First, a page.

10 Things You May Not Know about St. Patrick
1. True Heritage
St. Patrick was actually not Irish. He was born in Great Britain around the year 387, and was kidnapped by pirates at the age of 16, and taken to Ireland where he served as a slave for six years.
2. Time in Captivity
During those years, he worked as a shepherd, under harsh authority, often alone, hungry, and cold. He says it was during those yrs. that God's Presence became very real to him, and he began a close, intimate walk with the Lord.
3. A Praying Man
St. Patrick shares in writings that he prayed many prayers through the day, and even into the night. He shared these words of his time in captivity, "and the faith grew in me, and the spirit was roused, so that, in a single day, I have said as many as a hundred prayers, and in the night nearly the same, so that whilst in the woods and on the mountain, even before the dawn, I was roused to prayer..." He wrote a famous prayer still recited today called the prayer of St. Patrick or St. Patrick's Breastplate.
God awoke him one night and said, "Your way of escape is here." St. Patrick walked 200 miles to a ship where he was able to secretly escape to get back to his homeland.
5. Call to be a Missionary
Over time, as St. Patrick began to study God's Word, he sensed God leading him back to Ireland to share Christ with the people. He shares in his writings of a dream in which he heard the "voice of the Irish" begging him to "come and walk once more amongst us." He knew very well this could mean certain death, for the Irish at that time were a barbaric, pagan people.
6. Evangelizing in Ireland
God blessed St. Patrick greatly as he went to Ireland and taught, served, and ministered to the people. Revival broke out, thousands of people were saved, it was reported that he baptized over 120,000 people and founded 300 churches. It was said that Patrick found Ireland heathen and left it Christian, resulting in Irish missionaries re-evangelizing Europe in later centuries. History recounts that because many of the people at that time were illiterate, they would memorize long passages of scripture such as Psalm 119, the longest chapter of the Bible, and pass their teachings down to their children.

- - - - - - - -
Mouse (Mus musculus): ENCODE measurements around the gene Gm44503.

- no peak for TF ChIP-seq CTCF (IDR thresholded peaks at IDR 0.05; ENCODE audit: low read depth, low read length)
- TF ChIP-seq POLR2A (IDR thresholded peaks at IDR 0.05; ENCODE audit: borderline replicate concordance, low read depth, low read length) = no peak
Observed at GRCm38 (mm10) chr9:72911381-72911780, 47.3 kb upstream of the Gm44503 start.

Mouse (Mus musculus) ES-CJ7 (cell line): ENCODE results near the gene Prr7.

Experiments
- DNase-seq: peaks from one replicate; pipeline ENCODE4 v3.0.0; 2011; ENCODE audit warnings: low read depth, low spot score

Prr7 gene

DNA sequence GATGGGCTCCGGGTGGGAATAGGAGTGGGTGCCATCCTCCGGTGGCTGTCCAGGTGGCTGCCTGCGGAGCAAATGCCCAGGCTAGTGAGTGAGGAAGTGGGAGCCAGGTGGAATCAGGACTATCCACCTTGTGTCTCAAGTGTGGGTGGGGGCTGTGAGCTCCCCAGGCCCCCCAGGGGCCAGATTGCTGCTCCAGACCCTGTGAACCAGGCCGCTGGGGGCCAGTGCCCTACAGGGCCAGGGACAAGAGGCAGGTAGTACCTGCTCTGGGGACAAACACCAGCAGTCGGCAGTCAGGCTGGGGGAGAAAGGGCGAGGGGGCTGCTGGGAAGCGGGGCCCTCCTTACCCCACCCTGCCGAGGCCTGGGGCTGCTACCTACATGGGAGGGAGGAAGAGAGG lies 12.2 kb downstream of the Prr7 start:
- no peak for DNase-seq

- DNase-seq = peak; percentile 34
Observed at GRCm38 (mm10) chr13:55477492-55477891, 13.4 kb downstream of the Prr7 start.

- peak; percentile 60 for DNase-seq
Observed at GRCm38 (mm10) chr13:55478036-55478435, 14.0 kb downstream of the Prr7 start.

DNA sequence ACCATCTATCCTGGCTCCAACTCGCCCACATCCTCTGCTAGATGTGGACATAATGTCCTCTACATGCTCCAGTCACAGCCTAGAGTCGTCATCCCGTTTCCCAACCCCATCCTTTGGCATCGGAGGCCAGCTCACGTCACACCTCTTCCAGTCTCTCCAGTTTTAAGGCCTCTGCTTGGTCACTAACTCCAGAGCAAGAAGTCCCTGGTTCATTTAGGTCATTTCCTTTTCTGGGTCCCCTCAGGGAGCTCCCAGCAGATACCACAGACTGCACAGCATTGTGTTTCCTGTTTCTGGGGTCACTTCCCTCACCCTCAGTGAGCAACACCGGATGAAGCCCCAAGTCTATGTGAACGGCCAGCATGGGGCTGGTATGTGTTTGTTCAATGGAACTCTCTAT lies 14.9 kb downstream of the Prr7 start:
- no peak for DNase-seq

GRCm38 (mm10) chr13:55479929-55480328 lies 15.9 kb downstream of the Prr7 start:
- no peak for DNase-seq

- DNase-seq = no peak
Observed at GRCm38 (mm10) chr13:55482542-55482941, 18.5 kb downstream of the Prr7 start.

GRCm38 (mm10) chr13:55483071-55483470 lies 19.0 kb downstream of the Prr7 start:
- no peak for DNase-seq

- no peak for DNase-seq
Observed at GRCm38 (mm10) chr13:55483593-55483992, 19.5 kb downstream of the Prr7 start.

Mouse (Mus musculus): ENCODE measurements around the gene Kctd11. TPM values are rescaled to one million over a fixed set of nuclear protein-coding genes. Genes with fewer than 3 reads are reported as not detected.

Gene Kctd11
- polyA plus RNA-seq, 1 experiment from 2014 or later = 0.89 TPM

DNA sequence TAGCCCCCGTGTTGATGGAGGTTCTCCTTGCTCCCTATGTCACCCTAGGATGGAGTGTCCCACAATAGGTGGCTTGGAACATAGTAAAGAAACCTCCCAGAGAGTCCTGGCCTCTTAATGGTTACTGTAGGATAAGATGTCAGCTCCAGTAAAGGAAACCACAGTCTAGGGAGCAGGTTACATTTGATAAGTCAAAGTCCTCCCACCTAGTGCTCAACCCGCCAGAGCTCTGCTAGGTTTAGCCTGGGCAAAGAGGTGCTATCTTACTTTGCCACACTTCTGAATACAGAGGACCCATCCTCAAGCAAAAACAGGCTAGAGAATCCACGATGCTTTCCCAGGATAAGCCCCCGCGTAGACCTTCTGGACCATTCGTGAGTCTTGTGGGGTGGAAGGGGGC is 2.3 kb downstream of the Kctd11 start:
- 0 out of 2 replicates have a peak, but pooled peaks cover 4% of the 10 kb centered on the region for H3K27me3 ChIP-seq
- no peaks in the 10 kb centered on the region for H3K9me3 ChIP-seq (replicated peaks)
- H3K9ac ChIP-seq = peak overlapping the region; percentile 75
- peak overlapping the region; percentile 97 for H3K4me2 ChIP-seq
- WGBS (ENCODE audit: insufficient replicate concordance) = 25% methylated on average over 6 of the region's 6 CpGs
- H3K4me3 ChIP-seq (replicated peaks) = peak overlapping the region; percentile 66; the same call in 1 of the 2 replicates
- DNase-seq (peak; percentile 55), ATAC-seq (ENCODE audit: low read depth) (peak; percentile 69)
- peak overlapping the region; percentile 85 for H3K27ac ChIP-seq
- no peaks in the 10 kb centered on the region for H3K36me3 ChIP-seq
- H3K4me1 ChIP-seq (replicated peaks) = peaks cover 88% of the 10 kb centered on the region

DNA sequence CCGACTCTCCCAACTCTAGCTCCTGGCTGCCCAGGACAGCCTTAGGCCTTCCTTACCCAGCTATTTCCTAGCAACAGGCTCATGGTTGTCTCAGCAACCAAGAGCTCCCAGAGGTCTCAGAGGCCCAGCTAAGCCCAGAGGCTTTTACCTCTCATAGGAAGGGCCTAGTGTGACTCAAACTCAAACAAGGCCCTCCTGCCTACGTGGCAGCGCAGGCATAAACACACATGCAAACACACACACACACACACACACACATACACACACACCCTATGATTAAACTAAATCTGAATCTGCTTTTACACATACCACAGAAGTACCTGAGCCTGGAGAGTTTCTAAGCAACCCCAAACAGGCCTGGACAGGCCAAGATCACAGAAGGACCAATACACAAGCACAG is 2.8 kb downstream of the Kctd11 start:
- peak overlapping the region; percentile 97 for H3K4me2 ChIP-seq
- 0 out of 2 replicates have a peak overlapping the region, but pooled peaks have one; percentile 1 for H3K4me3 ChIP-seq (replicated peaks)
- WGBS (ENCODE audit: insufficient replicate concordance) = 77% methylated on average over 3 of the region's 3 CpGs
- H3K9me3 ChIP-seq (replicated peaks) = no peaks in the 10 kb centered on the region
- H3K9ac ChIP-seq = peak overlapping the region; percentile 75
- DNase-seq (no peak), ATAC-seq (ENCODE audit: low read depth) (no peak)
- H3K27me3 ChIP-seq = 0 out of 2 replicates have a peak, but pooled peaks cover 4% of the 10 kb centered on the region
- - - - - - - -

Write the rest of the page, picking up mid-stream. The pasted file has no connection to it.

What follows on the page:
7. 3-Leafed Clover
History tells us that St. Patrick used the 3 leaved clover to teach about the Trinity, God the Father, Jesus the Son, and the Holy Spirit - how they are one, yet 3.
8. Snakes...or Pagan Gods?
Legends say that St. Patrick drove out all the snakes of Ireland. But reality is, there were never any snakes there to begin with. Historians believe that this story is actually related to the fact that St. Patrick bravely stood up against the pagan gods and the king's command to worship them, thus driving out dark forces.
St. Patrick died on March 17th, 461 in Ireland. It's been recorded that his favorite color was actually blue, he wore it all the time, yet green became the choice for the celebration of St. Patrick's Day since it's now the official color of Ireland.
10. True Legacy
One thing we learn from studying this amazing man's life. It was not about leprechauns, 4 leaf clovers, wearing green, or about luck. It was not about parades and green beer, parties and hoopla. Nothing wrong with having fun and remembering a great man. But in reality, his life was simply about the amazing Sovereignty and blessing of God, about obedience to His call, about prayer and faithfulness.
Adapted from the original article by Debbie McDaniel "10 Things You May Not Know about St. Patrick," published on Crosswalk.com.
Photos courtesy: Wikipedia, Flickr.com, Thinkstockphotos.com
Publication date: March 8, 2017